Qatari calligrapher Fatima Al-Sharshani collaborated with the Portland Street Art Alliance on an evocative Arabic script mural

“Because I have a passion for Arabic calligraphy, I feel that there is a relationship between me and the letters. When I cannot write something, the letters are sad, because for a long time I did not speak to them ”, explains Fatima Al-Sharshani, the calligrapher behind Endless / Endless, a mural she recently installed on Southeast Alder Street and 11th Avenue.

Endless / Endless is Al-Sharshani’s third mural. The project is coming to the Pacific Northwest through the Portland Street Art Alliance, in conjunction with an overseas cultural exchange program of the Qatar Museums Jedariart Initiative, which has helped recruit and select Al- Sharshani. His mural is part of a larger project: 2021 Qatar-USA Year of Culture, which celebrates the relationship between the two nations.

Al-Sharshani painted in a loose white hijab and casual shirts, both splashed with black pigment. Al-Sharshani balances a bucket of ink in one hand and wields textured brushes between stained fingers.

In the finished composition, the broad-haired strokes curl dark like the stuttering of static electricity on an open canvas. The painted segments begin with a firm hand and the tail gently into the next. Half of the circle is connected by a staggering pulse, the heartbeat of its lingering revolution.

At one point along the circumference, trailing shadows erupted into a cornucopia of letters and phonetics. Al-Sharshani chose to combine not words, but rather singular elements of the Arabic alphabet in the work, in order to create a sense of open interpretation. The symbols curl and swirl, as if caught in an ecstatic dance. A torrent of eloquent possibilities, Al-Sharshani’s meditative mural captivates the viewer to imagine a story with endless beginnings and endings.

Endless / Endless was written in the calligraphic style of Diwani. Al-Sharshani practices all calligraphic types, including Naskh and Thuluth (“the toughest,” she says), but chose this font because “Diwani is curvy,” she explains. “It helped express continuity and endless infinity. The circle has no end, it is a deep, deep, deep cycle. I merged the circle with the Arabic letters, to give it depth, like the powers that we all have within us.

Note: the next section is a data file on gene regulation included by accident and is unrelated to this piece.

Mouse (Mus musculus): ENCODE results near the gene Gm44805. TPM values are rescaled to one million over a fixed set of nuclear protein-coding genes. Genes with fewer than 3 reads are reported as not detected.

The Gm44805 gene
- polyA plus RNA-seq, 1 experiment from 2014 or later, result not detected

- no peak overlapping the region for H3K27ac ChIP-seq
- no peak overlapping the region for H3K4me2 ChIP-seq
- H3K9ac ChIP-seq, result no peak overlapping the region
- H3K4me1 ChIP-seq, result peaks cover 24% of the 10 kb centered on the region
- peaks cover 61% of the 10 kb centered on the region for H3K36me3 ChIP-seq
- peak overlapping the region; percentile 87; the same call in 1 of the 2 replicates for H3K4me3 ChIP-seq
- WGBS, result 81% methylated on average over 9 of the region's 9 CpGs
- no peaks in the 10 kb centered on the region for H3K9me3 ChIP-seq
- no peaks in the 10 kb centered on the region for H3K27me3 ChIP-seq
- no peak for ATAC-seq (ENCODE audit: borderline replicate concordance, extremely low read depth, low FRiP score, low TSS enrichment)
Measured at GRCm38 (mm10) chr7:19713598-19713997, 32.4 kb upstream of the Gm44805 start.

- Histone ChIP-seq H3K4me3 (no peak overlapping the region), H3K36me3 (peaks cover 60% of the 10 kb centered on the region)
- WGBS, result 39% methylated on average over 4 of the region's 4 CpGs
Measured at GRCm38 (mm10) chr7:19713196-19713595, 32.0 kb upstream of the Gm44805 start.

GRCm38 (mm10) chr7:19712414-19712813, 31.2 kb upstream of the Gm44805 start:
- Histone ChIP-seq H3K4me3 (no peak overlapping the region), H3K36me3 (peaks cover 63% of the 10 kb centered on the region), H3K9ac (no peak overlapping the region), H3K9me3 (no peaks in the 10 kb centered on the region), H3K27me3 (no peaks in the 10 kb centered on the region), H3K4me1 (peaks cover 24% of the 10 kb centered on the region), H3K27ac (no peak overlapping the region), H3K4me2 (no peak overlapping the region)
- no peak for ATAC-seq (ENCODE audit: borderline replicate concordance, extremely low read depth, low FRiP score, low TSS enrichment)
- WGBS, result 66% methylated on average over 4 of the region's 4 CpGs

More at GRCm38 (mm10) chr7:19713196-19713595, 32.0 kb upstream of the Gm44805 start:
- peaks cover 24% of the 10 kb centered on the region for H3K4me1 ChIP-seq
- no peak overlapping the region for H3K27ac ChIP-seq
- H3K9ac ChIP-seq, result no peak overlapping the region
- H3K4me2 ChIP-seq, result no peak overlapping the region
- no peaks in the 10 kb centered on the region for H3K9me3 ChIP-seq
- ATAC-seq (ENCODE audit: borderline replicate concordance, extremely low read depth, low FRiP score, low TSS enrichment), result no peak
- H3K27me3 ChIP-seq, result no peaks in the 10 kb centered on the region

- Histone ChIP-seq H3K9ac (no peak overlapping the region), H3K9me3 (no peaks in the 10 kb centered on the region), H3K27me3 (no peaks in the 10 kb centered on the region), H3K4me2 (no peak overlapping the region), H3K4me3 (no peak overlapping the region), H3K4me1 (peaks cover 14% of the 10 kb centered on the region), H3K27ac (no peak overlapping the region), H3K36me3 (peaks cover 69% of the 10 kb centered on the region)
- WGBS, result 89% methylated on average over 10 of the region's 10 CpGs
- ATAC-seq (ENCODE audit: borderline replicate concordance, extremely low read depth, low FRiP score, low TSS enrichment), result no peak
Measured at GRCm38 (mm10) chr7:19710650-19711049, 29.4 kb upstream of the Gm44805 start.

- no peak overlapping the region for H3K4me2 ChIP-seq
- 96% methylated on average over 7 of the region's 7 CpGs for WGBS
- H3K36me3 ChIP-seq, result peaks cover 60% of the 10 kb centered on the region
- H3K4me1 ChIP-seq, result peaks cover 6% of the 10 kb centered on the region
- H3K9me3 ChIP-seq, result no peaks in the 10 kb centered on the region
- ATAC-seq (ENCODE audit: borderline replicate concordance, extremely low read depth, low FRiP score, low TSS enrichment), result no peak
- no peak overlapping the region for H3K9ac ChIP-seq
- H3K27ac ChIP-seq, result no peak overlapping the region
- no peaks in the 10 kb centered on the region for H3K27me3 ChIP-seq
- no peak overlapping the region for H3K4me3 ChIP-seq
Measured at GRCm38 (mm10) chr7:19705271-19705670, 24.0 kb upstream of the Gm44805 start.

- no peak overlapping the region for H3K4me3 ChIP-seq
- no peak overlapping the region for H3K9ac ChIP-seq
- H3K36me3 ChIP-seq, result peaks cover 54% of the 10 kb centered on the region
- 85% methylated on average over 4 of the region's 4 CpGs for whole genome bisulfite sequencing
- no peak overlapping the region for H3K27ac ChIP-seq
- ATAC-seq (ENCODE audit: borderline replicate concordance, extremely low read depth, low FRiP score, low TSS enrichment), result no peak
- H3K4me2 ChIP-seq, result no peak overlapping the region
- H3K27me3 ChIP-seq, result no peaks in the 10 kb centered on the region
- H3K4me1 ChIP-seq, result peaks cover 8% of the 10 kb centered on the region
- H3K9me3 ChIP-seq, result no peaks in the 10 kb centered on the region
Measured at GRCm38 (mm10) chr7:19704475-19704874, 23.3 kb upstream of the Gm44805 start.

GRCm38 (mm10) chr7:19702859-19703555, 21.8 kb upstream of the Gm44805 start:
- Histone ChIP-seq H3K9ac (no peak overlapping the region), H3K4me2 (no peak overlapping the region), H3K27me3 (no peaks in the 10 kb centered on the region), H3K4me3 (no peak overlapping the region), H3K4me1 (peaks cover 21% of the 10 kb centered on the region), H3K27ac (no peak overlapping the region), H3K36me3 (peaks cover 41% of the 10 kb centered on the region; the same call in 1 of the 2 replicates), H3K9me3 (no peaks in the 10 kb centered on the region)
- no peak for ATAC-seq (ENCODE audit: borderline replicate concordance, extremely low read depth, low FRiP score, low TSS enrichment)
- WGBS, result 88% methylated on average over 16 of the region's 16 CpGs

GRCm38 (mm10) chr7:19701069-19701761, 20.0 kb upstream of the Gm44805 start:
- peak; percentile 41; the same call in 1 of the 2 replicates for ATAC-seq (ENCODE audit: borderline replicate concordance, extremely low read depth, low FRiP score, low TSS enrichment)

Al-Sharshani wielded a bamboo feather for the first time just 10 years ago, after graduating from Qatar University. A long-time fan of Arabic calligraphy, she enrolled in workshops at the Museum of Islamic Art in Doha, Qatar.

In its origins, Arabic calligraphy was used to inscribe the Quran and represent the word of Allah. Fonts were rare and widely used in the 7th century. Over the millennia, complex artistic variations have evolved, each with its own rules and formal styles. There are now seven to eight different forms of Arabic calligraphy, as well as countless interpretations of classical forms. Art can be written on different media, with different inks, and even at different scales of shape and size.

Al-Sharshani spent the better part of seven years training for his mastery of each calligraphic style.

“A calligrapher must have strong letters,” she says. “I learned the classic rules very well and I did my best. Then I went modern.

As he speaks, Al-Sharshani’s voice is powerful and meaningful. She remembers spending hours on classical poems with her hand-chiseled pens, before moving towards more expressive abstractions. In his experiments with calligraphy, Al-Sharshani wrote with his fingers, a daily mop, and even water on a concrete floor.

Today, Al-Sharshani runs his own art business, Qaif Calligraphy. She leads workshops and creates orders for clients in Qatar and beyond.

While working on the mural, Al-Sharshani was surprised and proud that some Portlanders recognized the Arabic letters woven into his composition.

“My goal is for people to see the difficult beauty of Arabic calligraphy,” she says. For those who know Arabic, Al-Sharshani hopes that individual letters will turn into words through their gaze. “I would like them to feel that the work of art speaks to them and that they create their own story with this work of art.”

Even for those who do not know Al-Sharshani’s native language, Endless / Endless can inspire a slow feeling of endless potential. Like the ouroboros, an ancient reminder of relentless but rhythmic continuity, Al-Sharshani’s Loop reiterates that time is long and that the cycles of life and death are inextricably linked.

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